Skip to Content
3 things kids do in winter from Little Passports

3 Things Kids Worldwide Do in Winter

It’s winter. In most places, the temperature has plummeted, icicles hang from the roof like dragon teeth, the sidewalk looks and feels like a convenience store slushie, and some of the things you usually do with your kids just aren’t possible. 

Sound familiar? In regions close to the Arctic circle, life can feel like that a lot of the year—with only a little daylight in midwinter to boot! But people living in Alaska, Russia, and Scandinavia have come up with creative ways to celebrate the cold. And one of them just might bring some winter joy to your corner of the world!

Alaska – Fur Rondy

Anchorage, Alaska, in winter

There’s nothing like a carnival to make kids smile, no matter what time of year it is. The official name of Alaska’s biggest, oldest winter carnival is the Anchorage Fur Rendezvous, but locally it’s known as the Fur Rondy. Held in Alaska’s largest city, Anchorage, in late February and early March, it started in 1936 as a three-day chance for miners to blow off steam. Today, it’s a 10-day festival that features events like an outhouse race and a chance to outrun reindeer as well as serious dogsled racing. Fireworks, games, and arts and crafts markets round out this fun celebration of winter.

Russia – Ice Slides

Ice slide in Moscow, Russia

In Moscow, Russia, the city builds ice slides for families to play on in public parks. The largest can be as tall as a three-story house! People ride down the slides, many of which are free, with a variety of sleds, including saucers and inflatable tubes.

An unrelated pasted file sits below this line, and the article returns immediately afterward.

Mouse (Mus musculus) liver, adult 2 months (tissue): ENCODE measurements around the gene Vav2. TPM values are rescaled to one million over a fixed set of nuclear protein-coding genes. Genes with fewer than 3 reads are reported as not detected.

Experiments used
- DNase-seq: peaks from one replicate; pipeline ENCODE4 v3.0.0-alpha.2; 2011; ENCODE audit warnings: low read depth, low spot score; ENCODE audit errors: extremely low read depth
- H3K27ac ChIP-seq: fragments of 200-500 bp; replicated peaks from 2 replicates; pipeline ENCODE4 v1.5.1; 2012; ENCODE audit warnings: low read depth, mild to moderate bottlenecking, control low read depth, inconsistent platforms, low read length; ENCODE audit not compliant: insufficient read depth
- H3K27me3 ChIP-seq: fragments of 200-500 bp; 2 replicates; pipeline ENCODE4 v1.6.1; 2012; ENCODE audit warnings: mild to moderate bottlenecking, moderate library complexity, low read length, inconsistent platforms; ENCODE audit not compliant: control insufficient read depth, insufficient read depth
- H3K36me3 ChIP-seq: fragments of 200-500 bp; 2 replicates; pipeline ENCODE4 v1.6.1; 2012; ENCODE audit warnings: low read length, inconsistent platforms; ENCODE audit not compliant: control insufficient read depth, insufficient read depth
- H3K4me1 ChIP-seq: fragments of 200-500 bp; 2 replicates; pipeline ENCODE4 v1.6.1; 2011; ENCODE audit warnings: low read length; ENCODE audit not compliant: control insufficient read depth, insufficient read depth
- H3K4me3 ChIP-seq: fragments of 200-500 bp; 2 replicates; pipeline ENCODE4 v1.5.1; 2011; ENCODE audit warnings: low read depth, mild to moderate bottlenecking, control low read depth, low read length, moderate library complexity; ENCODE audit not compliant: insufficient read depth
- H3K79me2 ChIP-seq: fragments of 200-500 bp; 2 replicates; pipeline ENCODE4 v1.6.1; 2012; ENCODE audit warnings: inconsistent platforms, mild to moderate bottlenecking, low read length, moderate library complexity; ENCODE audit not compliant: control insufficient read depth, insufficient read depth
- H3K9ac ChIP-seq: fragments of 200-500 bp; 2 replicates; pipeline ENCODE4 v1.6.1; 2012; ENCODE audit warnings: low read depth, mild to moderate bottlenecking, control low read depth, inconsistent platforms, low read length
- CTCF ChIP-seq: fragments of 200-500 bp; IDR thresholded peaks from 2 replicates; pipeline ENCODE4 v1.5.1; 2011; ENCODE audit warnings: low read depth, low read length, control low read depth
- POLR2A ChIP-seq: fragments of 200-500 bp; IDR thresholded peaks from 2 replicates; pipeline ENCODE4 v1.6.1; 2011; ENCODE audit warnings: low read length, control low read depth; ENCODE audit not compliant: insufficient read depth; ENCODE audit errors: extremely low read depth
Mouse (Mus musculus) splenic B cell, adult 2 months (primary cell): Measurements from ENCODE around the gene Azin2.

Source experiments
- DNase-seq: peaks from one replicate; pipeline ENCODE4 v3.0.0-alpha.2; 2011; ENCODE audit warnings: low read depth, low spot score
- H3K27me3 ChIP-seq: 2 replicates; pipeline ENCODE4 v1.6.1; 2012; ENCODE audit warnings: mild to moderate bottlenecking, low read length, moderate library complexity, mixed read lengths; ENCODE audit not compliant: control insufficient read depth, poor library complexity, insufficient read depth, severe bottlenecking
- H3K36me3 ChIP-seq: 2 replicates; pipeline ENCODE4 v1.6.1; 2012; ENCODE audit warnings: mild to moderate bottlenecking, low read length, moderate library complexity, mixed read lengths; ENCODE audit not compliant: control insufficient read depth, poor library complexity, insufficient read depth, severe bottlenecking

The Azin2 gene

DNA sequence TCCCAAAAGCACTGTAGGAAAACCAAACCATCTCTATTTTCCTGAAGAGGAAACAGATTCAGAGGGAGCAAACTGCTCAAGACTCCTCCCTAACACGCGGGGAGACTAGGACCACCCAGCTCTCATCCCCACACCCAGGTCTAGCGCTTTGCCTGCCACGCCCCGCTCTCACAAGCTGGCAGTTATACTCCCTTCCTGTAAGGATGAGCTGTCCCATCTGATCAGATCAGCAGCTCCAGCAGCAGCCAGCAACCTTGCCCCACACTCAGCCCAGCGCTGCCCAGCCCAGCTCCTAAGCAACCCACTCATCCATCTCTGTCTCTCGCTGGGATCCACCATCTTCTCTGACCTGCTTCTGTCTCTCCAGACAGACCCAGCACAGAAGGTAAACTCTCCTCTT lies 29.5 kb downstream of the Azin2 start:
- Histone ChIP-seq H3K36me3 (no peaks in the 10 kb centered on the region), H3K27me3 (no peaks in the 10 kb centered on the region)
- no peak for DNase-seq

Russia’s ice slides have a famous history as the precursors to roller coasters. As far back as the 1400s, Russians erected huge wooden slides in the winter and slicked them with ice and water. The slides eventually caught on with Russian royalty, then were built at world’s fairs in the 19th century. They helped inspire the development of the roller coaster, so much so that the words for roller coaster in French (montagne russe) and Spanish (montaña rusa) translate as “Russian mountain.” 

Scandinavia – Friluftsliv

A child outdoors in the winter carrying two small Swedish flags

In Norway, Sweden, and Denmark, the concept of friluftsliv, made popular by the 19th-century writer Henrik Ibsen, is about embracing nature as a part of everyday life, whenever you can, wherever you can. But that doesn’t mean you have to buy ice axes, strap crampons onto your boots, and tackle a frozen winter peak as a family. Smaller doses of the outdoors—like a quick walk around the neighborhood or a trip to a favorite park or playground—can be just as revitalizing.

Try bundling your kids up for short trips outside to see how different the world is in the cold. Point out how you can see your breath when conditions are right. Keep an eye out for squirrels digging through snow and dirt to retrieve food buried in the fall. Watch a piece of ice reflecting afternoon sunlight. The natural world goes on in the winter, and you can be a part of it!

Together Time

Try creating your own silly version of Fur Rondy by putting on a winter carnival in your backyard!

You could:

  • play “Simon Says” with snow angels. (“Simon says, ‘Make a snow angel that looks like a duck!’”)
  • set up a hot chocolate or popcorn ball stand.
  • race the family dog across the yard.
  • see who can make their winter hat the silliest by adding craft materials to it before heading outside.
  • pick an animal for your kids to try to build out of snow.
  • see who can drag a parent farthest on a sled.

Or come up with your own fun ideas!